Private label35458 ± 78427 ± 73−31 (−49, −13)0.02
Breakfast cerealsBranded97180 ± 188164 ± 169−16 (−23, −9)<0.001+10 (−6, 26)0.23
Private label21185 ± 214179 ± 207−6 (−17, +5)0.27
Cakes, muffins, pastriesBranded56377 ± 111373 ± 114−4 (−18, +8)0.46+1 (−17, 19)0.87
Private label53325 ± 116322 ± 122−3 (−16, +10)0.60
Cereal barsBranded50145 ± 100142 ± 100−3 (−7, +2)0.30+3 (−7, +13)0.61
Private label12163 ± 114163 ± 1140 (0, 0)0
CheeseBranded185763 ± 373770 ± 370+7 (−7, +20)0.33−28 (−56, 0)0.05
Private label66721 ± 379700 ± 369−21 (−49, +6)0.13
Crisps and snacksBranded104715 ± 385656 ± 373−59 (−88, −30)<0.001+18 (−1, +67)0.47
Private label50650 ± 333609 ± 313−41 (−79, −3)0.04
DessertsBranded4055 ± 2856 ± 27+1 (−2, +3)0.65+1 (−6, +8)0.72
Private label1451 ± 1853 ± 24+2 (−8, +12)0.68
Nuts and seedsBranded104101 ± 252101 ± 2520 (<−0.01, +0.03)0.32+1 (−5, +7)0.70
Private label71172 ± 235173 ± 239+1 (−6, +8)0.74
Processed fishBranded165405 ± 134405 ± 1330 (−11, +11)1.00−1 (−17, +15)0.89
Private label109376 ± 146375 ± 147−1 (−11, +8)0.81
Processed meatsBranded1311050 ±4961029 ±483−21 (−42, −1)0.04−1 (−39, +37)0.96
Private label65895 ± 397873 ± 362−22 (−58, +13)0.21
Ready mealsBranded51263 ± 55256 ± 55−7 (−13, −1)0.01+10 (−2, +23)0.10
Private label21275 ± 64278 ± 58+3 (−11, +17)0.65
SaucesBranded2831091 ± 15141088 ± 1538−3 (−31, +24)0.80−1 (−69, +66)0.97
Private label49777 ± 1137773 ± 1135−4 (−25, +15)0.64
SoupBranded90299 ± 67289 ± 68−9 (−18, −1)0.03+3 (−14, +22)0.65
Private label22279 ± 64273 ± 59−6 (−16, +5)0.26
VegetablesBranded286366 ± 465366 ± 4600 (−5, +5)0.95−7 (−17, +4)0.24
Private label125335 ± 424328 ± 426−7 (−17, +4)0.23
1 p-Value derived from paired t-tests, p ≤ 0.05 for a difference in sodium content between 2013 and 2011 for each of private label and branded grouped products; 2 p-Value derived from unpaired t-test, p ≤ 0.05 for a difference between the change in private label and branded in the rate of reformulation.

3.5. Differences in Mean Sodium for Products First Available in 2013

There were 1870 products available for the first time in 2013, 33% of which (n = 622) were private-label (Table 3). The overall mean sodium content of private-label products was −11% lower than that of branded products (−55, −100 to −9 mg/100 g; p = 0.02). When assessed by food category, the mean sodium content of new private-label breads and processed meats was 12% and 27% lower than the corresponding new branded products (both p ≤ 0.01). In contrast, new private-label sauce products contained on average 53% more sodium (p = 0.05) than their branded counterparts.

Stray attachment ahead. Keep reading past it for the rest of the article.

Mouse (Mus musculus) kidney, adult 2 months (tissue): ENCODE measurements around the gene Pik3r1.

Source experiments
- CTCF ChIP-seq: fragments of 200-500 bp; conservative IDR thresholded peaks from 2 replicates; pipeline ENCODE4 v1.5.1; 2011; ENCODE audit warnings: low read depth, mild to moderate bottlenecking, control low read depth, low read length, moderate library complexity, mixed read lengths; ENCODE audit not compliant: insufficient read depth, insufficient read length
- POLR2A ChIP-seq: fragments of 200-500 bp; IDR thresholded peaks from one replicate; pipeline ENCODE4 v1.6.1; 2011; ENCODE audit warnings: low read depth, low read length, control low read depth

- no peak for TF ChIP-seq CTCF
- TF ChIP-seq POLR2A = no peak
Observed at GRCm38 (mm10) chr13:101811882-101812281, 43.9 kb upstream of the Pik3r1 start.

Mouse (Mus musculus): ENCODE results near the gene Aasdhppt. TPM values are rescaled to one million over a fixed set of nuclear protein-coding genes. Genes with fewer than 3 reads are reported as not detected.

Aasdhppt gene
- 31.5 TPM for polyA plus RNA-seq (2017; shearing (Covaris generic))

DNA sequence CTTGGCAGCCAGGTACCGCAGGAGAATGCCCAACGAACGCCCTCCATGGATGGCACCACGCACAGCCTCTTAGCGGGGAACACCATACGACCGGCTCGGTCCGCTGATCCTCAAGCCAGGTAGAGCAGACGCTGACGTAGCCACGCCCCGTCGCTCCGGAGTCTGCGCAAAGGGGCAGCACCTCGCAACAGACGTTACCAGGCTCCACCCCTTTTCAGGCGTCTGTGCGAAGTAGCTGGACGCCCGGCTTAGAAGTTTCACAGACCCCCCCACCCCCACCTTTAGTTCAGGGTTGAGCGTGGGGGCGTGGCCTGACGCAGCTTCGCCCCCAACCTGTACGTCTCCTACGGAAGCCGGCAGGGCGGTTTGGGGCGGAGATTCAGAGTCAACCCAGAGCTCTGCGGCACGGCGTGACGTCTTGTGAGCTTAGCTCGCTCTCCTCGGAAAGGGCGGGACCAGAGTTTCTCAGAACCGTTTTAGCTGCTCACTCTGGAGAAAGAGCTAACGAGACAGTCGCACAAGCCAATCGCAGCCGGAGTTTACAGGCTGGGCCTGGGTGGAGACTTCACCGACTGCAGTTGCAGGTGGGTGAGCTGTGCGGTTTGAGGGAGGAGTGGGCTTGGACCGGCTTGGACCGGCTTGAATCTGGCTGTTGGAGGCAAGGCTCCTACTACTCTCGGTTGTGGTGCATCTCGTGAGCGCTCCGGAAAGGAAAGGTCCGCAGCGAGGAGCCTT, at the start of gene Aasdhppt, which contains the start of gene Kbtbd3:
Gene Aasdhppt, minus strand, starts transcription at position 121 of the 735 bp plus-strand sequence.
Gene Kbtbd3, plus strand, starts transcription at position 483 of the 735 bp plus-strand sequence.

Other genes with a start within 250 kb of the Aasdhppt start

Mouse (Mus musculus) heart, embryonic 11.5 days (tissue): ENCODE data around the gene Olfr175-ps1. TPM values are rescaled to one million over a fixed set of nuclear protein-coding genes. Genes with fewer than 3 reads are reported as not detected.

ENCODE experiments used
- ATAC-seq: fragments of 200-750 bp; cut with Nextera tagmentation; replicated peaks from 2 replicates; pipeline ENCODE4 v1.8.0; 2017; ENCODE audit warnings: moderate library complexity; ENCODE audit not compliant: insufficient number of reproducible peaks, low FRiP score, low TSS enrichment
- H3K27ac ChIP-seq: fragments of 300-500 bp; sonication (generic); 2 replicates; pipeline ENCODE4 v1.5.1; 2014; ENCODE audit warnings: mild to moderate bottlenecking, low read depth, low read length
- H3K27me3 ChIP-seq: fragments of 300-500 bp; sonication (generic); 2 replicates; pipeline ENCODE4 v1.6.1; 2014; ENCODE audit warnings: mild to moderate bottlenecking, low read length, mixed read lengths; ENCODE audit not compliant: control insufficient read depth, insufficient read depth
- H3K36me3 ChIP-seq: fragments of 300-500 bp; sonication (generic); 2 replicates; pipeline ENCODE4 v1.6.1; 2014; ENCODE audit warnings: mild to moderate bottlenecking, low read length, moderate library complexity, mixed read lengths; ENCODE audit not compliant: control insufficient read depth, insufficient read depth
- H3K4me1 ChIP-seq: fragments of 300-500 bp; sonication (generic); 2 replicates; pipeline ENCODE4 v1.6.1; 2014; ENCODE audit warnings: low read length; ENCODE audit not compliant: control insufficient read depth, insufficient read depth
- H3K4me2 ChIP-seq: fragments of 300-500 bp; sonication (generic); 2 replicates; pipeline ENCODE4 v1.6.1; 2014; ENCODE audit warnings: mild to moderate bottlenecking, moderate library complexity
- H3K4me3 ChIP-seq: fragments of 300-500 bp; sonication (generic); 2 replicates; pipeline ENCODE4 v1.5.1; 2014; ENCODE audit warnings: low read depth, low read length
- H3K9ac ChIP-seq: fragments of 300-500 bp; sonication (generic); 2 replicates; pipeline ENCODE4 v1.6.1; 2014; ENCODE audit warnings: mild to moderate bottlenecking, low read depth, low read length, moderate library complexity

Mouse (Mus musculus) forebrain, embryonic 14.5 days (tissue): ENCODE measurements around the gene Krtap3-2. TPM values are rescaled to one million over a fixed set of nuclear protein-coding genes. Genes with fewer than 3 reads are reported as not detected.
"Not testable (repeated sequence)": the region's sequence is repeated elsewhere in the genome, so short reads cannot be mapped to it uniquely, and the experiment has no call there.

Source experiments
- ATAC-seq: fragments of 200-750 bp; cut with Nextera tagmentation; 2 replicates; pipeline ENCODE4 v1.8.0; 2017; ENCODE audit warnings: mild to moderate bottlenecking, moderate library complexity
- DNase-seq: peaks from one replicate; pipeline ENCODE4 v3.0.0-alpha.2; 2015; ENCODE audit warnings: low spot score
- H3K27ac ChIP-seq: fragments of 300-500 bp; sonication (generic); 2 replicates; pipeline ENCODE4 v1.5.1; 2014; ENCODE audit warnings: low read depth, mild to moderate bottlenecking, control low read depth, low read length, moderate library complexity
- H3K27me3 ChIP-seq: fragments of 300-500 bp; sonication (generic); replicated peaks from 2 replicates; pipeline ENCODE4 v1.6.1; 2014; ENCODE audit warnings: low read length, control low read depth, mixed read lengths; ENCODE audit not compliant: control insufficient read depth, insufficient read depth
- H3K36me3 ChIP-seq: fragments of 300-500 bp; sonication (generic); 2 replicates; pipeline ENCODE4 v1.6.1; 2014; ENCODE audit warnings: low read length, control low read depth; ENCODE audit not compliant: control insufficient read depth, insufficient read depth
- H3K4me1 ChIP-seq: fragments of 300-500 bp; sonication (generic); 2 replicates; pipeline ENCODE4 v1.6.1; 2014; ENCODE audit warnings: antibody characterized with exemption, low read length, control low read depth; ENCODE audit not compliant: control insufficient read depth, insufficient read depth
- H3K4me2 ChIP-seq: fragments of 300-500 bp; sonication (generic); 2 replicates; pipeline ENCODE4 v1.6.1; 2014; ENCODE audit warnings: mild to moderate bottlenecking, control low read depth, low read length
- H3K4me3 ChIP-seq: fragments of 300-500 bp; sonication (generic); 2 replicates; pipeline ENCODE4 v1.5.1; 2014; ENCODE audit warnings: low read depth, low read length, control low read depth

3.6. Change in Mean Sodium Content of Private-Label Products for Major Australian Retailers

Mean sodium content for Coles and for Woolworths products were lower than branded products in all years by between 17% and 27% (all p ≤ 0.002, Figure 2). Mean sodium content fell by 14% for ALDI private-label products between 2011 and 2013 (−77, −136 to −18 mg/100 g; p = 0.01) and in 2013 were 14% lower than branded products (p = 0.01) and not different from the 2013 mean content for Woolworths but still higher than Coles (+47, +1 to +95 mg/100 g; p = 0.04). The sodium content of products at IGA/Metcash were numerically higher than all others in all years with no evidence of improvement between 2011 and 2013 (p = 0.98).
Table 3. Mean sodium levels (mg/100 g) in supermarket private label and branded products new to the supermarket shelves in 2013 and the differences between them, overall and for 15 major food categories.
Table 3. Mean sodium levels (mg/100 g) in supermarket private label and branded products new to the supermarket shelves in 2013 and the differences between them, overall and for 15 major food categories.
Food CategorySupply Typen (%)Mean Sodium mg/100 g ± SDMean Difference (Private Label—Branded) mg/100 g (95% CI)p-Value 1
All productsBranded1248 (67)495 ± 516−55 (−100, −9)0.02
Private label622 (33)440 ± 447
BiscuitsBranded163 (67)411 ± 322−59 (−129, +12)0.10
Private label80 (33)353 ± 227
BreadBranded44 (50)434 ± 113−53 (−91, −14)<0.01
Private label44 (50)381 ± 59
Breakfast cerealsBranded54 (62)136 ± 166+43 (−35, +121)0.28
Private label33 (38)179 ± 195
Cakes, muffins, pastriesBranded75 (42)245 ± 126+43 (−2, +87)0.06
Private label102 (58)287 ± 162
Cereal barsBranded54 (74)128 ± 95+26 (−26, +78)0.32
Private label19 (26)154 ± 107
CheeseBranded107 (69)671 ± 314−52 (−152, +48)0.30
Private label48 (31)619 ± 230
Crisps and snacksBranded66 (64)660 ± 454+47 (−119, +213)0.58
Private label37 (36)707 ± 308